@Clyde
    Thanks. It is only from your posts here and others from Australia and New Zealand, that I know how your two nations are quickly turning Asian via legal immigration. And I have been a close follower of immigration for years!

    My favorite story from your nations is the Chinese fellow who bought an Australian vineyard sight unseen for 38 million. Just to get his money/ill gotten gain out of China and beyond seizure. Of course he must be getting legal residency for him and his family along with this purchase? They can still live in China but when things turn bad he has an Australian bolt hole. Plus he can send his children to university in Australia to cement their immigration/legal residency.

    You guys are flooded with Chinese university students who all want to live there after graduation. Same in the US except that more will return home after their studies here. My take at least.

    You guys are flooded with Chinese university students who all want to live there after graduation. Same in the US except that more will return home after their studies here. My take at least.

    Chinese immigrants are, by far, the largest plurality among Asian immigrants in the U.S. as of now. Furthermore, since the PRC is increasingly our rival and competitor in the Asia-Pacific region, there are some significant issues with high rates of immigration from mainland China.

    However, the fastest growing Asian immigrant group in the U.S. is South Asians/Indians. They are flooding in (legally) in huge numbers to fill IT jobs in many metro areas.

    And more ominously, Chinese and Indians (along with Mexicans) are some of the most assimilation-resistant immigrants in terms of social and civic engagement.

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  84. Well I’m not sure I appreciate the comparison Steve.
    Some people say I don’t even actually exist.

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  85. No $3 theaters here in the Peoples Republic. Can I wait for it on DVD or is this big screen must see?

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  86. Jefferson says:
    @Twinkie

    There was a Mexican narco cartel show on NBC (?) in 2000. It didn’t last long. Mexico doesn’t much interest white Americans
     
    There is also "Gang Related" from 2014, which did not renew after one season.

    It had Ramon Rodriguez and Jay Hernandez as main characters (also with Terry O'Quinn as the top cop and Cliff Curtis as the head of a Mexican-American crime family; Curtis has since moved on to "Fear the Walking Dead").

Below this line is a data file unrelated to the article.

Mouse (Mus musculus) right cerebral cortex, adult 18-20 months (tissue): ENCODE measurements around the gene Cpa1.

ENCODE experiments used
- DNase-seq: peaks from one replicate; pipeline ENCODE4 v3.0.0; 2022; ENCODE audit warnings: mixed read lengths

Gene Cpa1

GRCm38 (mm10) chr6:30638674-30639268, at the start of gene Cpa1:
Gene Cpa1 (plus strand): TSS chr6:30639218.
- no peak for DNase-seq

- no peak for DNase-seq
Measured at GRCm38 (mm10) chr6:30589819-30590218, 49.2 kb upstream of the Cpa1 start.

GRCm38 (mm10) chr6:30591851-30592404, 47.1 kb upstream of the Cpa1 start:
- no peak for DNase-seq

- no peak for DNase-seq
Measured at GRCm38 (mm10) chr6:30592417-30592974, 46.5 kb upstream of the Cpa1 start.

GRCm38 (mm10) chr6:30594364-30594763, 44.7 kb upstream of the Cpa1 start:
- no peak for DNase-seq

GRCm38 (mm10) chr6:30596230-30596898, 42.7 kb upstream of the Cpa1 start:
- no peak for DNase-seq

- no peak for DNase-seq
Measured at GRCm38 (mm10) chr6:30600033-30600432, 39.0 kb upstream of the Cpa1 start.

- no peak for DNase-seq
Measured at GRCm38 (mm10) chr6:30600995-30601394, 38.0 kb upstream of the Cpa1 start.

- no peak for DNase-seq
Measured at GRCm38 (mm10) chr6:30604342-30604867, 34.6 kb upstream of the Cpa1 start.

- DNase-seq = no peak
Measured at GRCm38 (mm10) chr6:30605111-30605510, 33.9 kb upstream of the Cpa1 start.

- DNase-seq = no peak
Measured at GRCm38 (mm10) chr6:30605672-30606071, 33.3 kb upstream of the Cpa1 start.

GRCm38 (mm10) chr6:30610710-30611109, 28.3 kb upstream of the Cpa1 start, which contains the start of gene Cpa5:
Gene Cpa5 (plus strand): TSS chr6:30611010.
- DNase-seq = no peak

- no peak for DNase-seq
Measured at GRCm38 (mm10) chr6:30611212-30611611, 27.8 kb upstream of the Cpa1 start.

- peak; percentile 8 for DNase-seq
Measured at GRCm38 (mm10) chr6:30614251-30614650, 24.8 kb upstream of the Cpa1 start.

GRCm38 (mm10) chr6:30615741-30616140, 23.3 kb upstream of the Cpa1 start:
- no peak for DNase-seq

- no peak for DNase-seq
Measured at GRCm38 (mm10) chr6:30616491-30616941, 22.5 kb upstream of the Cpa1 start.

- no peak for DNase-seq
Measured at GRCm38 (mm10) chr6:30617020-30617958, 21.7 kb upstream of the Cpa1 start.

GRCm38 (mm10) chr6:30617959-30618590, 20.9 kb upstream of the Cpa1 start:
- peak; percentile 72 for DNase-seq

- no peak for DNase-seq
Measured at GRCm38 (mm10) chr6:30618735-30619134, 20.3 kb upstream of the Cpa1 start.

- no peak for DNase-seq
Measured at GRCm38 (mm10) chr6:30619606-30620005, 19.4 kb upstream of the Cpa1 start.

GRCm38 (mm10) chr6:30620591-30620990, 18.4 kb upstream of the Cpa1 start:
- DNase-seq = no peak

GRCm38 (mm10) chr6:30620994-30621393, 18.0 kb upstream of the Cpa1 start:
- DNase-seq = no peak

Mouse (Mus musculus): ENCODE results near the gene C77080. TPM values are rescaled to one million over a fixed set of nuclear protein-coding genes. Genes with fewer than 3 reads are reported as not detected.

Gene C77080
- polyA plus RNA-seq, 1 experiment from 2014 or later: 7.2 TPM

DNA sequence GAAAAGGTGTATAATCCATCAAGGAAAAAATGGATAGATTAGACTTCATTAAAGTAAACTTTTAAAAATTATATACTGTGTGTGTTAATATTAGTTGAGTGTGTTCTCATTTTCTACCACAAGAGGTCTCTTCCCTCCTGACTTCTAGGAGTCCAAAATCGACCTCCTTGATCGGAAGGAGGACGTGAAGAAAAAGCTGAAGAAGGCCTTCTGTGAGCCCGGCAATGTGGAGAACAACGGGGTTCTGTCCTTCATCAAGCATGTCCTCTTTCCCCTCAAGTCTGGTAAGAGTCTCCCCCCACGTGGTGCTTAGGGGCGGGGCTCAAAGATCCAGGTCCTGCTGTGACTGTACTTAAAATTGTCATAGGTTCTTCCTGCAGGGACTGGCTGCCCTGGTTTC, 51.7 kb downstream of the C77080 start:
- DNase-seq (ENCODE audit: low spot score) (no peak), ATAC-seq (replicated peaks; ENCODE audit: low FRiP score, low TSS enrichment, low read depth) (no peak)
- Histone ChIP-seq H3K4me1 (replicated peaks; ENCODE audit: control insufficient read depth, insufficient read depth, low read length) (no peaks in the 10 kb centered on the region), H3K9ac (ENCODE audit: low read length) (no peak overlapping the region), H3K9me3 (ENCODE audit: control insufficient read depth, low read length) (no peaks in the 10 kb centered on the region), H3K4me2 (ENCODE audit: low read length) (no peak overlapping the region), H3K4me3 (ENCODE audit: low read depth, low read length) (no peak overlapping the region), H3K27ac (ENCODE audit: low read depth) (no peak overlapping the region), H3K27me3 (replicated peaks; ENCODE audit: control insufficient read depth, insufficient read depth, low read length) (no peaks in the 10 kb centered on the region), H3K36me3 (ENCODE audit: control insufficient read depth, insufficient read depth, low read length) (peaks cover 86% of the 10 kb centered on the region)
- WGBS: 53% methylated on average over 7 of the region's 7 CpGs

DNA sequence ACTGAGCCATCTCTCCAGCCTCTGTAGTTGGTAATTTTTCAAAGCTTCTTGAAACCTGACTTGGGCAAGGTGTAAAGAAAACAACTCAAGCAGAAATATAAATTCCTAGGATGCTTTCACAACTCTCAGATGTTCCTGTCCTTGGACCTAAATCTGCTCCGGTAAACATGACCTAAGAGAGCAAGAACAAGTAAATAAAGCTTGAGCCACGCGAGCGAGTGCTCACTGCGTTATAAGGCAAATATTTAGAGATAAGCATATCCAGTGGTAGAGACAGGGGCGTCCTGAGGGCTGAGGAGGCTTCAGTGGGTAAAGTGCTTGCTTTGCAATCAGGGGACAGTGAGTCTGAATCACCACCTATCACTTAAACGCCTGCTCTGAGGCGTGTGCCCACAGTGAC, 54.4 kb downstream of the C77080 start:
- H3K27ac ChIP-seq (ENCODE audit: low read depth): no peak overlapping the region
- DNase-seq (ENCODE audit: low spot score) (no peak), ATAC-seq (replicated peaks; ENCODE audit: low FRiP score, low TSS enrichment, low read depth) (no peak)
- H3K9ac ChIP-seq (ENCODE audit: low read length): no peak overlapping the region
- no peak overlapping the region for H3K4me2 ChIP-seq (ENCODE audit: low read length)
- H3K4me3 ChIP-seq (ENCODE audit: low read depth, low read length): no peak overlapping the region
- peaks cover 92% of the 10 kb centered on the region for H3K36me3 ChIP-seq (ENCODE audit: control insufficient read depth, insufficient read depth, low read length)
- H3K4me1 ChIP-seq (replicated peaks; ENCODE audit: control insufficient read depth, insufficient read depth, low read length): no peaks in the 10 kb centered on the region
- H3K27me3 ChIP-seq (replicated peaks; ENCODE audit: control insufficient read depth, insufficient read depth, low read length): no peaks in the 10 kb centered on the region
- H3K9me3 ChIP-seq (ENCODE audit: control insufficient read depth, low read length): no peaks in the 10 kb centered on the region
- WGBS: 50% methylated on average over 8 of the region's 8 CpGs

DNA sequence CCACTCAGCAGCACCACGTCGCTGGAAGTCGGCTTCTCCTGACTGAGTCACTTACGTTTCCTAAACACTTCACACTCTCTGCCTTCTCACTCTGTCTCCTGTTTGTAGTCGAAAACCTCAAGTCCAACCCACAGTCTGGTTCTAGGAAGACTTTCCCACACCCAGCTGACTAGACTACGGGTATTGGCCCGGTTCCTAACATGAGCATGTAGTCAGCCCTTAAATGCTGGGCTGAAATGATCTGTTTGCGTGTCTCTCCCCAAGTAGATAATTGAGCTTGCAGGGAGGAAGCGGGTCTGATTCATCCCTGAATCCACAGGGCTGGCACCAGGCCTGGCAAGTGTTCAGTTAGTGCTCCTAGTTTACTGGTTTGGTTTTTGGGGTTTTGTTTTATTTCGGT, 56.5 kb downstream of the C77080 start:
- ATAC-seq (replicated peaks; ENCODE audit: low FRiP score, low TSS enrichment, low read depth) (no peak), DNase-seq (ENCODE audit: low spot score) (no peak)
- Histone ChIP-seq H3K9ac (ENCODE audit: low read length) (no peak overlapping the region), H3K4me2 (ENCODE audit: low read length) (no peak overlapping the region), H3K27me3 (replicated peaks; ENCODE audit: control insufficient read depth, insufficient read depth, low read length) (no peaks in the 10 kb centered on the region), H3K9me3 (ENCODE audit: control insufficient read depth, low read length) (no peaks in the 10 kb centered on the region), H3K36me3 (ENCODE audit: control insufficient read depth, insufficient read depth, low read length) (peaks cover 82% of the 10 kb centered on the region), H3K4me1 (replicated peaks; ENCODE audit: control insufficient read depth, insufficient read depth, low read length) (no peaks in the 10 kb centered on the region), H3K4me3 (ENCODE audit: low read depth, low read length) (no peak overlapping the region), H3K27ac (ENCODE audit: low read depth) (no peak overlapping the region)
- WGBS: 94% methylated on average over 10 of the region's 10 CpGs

It seems to me that in much of American mass media Asians and Hispanics are background noise at most. One often sees more black doctors (!) on TV than Asian ones. Meanwhile Hispanics nowadays seem to have replaced blacks as loyal, often lovable, sidekicks. Blacks now often play the main characters or significant, authoritative or otherwise highly intelligent characters such as doctors and scientists... or presidents.

    This skewed media portrayal is also the main reason why many foreigners still think that the U.S. racial composition is something like 70% white, 30% black and little else. In real life, on the contrary, in many affluent areas and high-paying industries, the composition is more like 70% white and 30% Asian while on the other side of the tracks, the downscale areas and manual laborers seem to be 70% Hispanic and 30% white.

    I live in a stereotypical super zip code, and there is hardly any black or Hispanic. There is a poorer area some distance off, and it is mostly Hispanic (they provide the manual labor force for my zip code along with some blue collar whites who are often the skilled tradesmen or foremen - the guys who can communicate with clients).

    “One often sees more black doctors (!) on TV than Asian ones.”

    On Grey’s Anatomy, like half of the doctors on the show are Black even though it is suppose to take place in Seattle where Blacks make up only 7 percent of the population. You would think it took place in Atlanta or Washington DC.

    Apparently Seattle attracts most of the country’s brightest triple digit IQ Blacks, hence their vast over representation in Seattle’s medical industry in the fictional world of Grey’s Anatomy.